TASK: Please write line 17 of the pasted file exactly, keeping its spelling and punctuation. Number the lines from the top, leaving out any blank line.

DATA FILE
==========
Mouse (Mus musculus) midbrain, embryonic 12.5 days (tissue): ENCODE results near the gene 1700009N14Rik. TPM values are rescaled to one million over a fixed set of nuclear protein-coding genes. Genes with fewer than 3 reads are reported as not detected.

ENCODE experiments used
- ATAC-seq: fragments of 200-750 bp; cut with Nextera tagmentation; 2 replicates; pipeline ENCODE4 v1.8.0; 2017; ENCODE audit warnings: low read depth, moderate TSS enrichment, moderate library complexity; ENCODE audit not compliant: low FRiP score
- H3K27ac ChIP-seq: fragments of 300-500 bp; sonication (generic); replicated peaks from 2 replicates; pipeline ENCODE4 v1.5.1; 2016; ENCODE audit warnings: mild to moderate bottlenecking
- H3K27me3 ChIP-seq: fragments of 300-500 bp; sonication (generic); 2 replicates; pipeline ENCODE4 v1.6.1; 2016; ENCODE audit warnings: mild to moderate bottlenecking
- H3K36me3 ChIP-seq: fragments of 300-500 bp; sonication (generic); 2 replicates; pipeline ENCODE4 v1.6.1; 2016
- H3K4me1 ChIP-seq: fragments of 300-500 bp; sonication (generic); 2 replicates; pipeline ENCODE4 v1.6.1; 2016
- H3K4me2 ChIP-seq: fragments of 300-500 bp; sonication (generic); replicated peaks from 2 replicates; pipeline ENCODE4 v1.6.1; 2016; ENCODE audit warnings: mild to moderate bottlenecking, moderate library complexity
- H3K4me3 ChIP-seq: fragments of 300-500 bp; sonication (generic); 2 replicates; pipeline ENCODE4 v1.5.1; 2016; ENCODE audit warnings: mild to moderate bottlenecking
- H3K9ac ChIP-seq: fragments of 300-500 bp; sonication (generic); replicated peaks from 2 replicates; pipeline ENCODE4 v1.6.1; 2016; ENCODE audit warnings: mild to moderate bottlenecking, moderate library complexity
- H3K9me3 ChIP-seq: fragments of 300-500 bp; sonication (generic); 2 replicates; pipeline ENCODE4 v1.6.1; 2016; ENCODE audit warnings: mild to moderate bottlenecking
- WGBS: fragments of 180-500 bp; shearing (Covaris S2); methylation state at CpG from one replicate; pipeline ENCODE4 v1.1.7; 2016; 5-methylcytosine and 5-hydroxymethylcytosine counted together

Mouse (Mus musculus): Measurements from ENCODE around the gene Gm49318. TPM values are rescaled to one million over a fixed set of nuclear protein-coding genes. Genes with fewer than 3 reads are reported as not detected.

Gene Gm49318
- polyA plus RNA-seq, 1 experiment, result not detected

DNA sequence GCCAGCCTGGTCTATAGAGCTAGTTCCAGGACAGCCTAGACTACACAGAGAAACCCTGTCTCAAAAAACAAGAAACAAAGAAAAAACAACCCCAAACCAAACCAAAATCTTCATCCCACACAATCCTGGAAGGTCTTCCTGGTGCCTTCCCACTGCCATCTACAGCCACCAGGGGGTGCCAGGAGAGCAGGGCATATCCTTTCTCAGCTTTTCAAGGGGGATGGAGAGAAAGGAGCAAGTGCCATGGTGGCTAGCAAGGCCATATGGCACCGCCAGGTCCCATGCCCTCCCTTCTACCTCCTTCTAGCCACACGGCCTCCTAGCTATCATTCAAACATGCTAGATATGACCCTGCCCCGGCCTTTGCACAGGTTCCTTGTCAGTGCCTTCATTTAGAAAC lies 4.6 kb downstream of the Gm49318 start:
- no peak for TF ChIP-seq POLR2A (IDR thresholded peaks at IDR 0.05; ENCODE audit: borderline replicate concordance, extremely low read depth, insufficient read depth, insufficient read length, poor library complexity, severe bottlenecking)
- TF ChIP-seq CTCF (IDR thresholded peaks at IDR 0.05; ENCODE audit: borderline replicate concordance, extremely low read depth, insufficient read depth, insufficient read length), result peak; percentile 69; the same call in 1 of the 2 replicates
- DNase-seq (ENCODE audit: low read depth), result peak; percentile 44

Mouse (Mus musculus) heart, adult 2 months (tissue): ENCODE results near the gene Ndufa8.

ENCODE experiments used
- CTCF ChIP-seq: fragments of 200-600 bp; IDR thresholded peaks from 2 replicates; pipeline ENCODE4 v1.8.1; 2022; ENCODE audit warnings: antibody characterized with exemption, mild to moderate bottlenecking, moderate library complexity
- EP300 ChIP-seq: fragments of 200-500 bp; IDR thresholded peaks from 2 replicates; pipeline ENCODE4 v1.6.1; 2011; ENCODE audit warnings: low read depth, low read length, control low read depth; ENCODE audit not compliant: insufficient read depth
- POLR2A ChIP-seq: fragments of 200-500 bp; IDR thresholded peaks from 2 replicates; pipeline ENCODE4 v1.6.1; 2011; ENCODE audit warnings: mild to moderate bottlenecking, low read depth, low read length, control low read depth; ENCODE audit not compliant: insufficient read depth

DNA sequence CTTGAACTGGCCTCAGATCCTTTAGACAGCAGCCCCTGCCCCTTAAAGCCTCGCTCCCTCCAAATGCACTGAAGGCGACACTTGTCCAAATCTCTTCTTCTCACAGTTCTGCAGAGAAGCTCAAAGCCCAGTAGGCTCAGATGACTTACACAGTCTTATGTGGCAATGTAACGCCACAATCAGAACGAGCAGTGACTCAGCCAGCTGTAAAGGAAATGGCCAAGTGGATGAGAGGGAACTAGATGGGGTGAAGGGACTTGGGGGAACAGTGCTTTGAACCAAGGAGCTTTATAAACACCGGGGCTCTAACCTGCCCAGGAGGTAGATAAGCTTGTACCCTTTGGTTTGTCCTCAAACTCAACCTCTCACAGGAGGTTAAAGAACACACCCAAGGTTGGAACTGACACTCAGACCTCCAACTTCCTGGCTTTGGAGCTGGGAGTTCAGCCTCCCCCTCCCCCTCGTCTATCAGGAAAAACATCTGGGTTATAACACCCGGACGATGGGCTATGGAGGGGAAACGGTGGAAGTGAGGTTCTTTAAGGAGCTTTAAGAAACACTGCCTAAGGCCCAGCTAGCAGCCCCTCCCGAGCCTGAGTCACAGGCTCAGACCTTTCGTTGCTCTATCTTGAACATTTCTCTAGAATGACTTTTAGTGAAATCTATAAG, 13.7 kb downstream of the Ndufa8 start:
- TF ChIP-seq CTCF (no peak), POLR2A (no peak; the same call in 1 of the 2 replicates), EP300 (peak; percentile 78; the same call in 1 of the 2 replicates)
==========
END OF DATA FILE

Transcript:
- no peak for TF ChIP-seq POLR2A (IDR thresholded peaks at IDR 0.05; ENCODE audit: borderline replicate concordance, extremely low read depth, insufficient read depth, insufficient read length, poor library complexity, severe bottlenecking)